An artwork by Iraqi visual artist Tara Abdallah hangs above a highway.
Along a five-kilometre (three-mile) stretch of road in Sulaimaniyah, an Iraqi Kurdish artist on Monday unveiled a stitched collage of clothes from women survivors of domestic violence.
"Three months ago, I started collecting the clothes of women subjected to violence by their husbands and families throughout the region," Tara Abdallah, who stitched the artwork that has been strung up across the city, told AFP.
The visual artist had asked women survivors to donate a scrap of clothing that symbolised their trauma and sewed them together to create a giant, colourful patchwork.
"I heard lots of stories about violence that women in our society endured in the course of my research... Every piece in this work has a story behind it," she said.
The UN regularly condemns "honour killings" of women in Iraqi Kurdistan, which promotes itself as progressive, over sexual conduct.
About 37.5 percent of Kurdish women aged between 15 and 49 are also forced to undergo female genital mutilation (FGM) in the autonomous Kurdistan region of northern Iraqi, according to the United Nations.
The figure is less than one percent for women in the rest of Iraq.
Out of desperation, Iraqi Kurdish women often commit suicide to escape domestic violence or forced marriages.
Rights groups say domestic violence surged globally during the lockdown earlier this year to curb the coronavirus pandemic.
Activists placed hundreds of painted-red women’s shoes on Mexico City’s sun-drenched main square Saturday to call attention to gender-based violence.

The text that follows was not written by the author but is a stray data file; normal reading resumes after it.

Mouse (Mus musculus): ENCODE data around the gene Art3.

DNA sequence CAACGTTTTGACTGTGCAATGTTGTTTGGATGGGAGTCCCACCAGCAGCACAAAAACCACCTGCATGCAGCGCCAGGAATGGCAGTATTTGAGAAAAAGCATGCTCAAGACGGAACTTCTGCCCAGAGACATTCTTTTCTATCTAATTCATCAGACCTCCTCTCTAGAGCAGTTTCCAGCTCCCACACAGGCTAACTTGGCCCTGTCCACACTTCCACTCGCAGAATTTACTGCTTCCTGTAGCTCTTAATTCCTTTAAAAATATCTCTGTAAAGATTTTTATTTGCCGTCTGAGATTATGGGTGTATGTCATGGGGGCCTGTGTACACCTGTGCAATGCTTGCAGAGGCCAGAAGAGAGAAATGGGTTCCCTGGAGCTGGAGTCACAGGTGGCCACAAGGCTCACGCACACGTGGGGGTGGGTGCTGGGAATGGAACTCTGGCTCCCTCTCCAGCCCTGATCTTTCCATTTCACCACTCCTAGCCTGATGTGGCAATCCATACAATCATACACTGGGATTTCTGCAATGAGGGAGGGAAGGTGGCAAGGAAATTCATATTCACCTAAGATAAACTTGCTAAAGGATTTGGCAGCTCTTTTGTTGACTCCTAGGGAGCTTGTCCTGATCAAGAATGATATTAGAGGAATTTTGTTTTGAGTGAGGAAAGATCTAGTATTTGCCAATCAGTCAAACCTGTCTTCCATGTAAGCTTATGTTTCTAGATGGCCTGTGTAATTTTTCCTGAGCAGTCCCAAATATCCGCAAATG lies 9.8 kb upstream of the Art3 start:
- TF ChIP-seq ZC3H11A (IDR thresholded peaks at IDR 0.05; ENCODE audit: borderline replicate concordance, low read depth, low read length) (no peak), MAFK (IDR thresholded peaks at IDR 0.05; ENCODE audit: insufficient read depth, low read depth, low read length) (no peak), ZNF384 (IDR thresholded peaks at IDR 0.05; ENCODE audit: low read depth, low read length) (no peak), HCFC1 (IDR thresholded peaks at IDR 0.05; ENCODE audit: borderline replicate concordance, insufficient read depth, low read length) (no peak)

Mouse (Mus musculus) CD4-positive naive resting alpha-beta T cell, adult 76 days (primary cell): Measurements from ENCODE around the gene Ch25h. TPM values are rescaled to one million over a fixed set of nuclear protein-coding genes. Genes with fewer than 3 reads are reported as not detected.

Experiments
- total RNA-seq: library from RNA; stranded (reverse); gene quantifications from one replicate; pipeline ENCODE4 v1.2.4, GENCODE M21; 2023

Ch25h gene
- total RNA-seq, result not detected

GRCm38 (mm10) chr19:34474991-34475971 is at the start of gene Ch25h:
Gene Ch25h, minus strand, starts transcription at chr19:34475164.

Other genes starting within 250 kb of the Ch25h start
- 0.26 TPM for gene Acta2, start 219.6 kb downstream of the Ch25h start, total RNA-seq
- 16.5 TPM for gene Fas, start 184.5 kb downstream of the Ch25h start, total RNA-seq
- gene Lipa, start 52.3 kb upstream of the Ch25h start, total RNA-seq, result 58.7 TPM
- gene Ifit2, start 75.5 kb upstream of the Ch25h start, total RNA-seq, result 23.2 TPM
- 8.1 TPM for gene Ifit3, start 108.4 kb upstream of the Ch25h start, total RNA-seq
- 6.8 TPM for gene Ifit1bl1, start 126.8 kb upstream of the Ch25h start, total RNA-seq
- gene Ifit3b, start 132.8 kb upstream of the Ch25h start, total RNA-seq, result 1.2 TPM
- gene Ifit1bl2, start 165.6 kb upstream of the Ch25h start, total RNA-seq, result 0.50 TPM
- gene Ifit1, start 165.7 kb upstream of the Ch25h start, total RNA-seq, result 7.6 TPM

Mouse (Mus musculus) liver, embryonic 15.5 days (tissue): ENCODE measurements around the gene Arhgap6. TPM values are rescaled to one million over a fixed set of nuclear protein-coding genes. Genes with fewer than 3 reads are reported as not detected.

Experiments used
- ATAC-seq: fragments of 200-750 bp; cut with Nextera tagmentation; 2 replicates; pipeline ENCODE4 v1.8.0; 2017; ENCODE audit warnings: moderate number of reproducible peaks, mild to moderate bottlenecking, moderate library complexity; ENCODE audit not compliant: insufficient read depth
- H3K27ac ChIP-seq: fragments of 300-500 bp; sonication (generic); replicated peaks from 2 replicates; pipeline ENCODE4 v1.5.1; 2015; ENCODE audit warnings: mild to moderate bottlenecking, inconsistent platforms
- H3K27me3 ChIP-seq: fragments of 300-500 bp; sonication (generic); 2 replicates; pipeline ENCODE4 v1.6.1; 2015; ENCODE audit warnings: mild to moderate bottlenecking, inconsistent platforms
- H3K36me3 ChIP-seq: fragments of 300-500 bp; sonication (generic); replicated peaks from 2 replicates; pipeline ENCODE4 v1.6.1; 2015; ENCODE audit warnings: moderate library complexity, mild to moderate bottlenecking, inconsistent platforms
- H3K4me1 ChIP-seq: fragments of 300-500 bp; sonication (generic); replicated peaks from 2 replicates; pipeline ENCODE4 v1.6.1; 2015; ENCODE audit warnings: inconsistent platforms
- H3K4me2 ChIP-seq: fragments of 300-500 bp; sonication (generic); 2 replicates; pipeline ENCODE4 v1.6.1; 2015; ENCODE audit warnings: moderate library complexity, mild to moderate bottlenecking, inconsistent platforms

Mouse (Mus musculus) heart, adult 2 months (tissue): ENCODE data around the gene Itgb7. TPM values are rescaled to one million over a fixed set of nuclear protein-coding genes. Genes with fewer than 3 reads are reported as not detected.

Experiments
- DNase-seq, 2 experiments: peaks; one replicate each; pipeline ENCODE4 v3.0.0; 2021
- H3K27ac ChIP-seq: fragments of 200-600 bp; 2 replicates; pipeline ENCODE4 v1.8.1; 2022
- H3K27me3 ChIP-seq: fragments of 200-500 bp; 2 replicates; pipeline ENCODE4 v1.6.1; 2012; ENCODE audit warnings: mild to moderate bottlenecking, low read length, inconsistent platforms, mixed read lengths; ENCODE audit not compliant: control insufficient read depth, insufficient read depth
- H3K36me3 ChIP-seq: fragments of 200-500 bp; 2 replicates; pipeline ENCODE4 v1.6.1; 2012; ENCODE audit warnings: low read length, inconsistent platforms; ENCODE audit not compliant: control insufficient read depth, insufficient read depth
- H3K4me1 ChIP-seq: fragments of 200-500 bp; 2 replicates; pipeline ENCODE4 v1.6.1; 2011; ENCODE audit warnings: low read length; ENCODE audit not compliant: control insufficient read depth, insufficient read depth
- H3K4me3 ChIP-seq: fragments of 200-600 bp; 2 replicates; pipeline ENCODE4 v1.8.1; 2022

The sculptures carved by seven art trainees were lined up outside a makeshift workshop in Baghdad’s Tahrir Square.
Zimzy Gallery, Dubai, is currently hosting a one man show titled The Manifestations of Love. It is a mural project that features the various art forms of Canadian-Iraqi artist, Iyad Almosawi.
The Covid-19 pandemic has caused disruptions to child protection services in more than 100 countries, leaving a large number of children at increased risk of violence, exploitation and abuse, said a global survey by UNICEF on Wednesday.
Participating galleries reported buoyant sales, with an overall sales rate of 77 per cent. Many works with listed prices from $15,000 – $65,000 sold in the first hours of the fair.
Alira will head the jury in the talent competition category at 5:30pm as part of the day-long Filipino fest on Oct.23, which also features a pop-up market, Philippine crafts workshop and exhibit, fashion show and clothes swap.
The first meeting of the network was held at the House of Wisdom in Sharjah last year and was attended by 16 representatives from most of the Unesco-designated World Book Capital cities.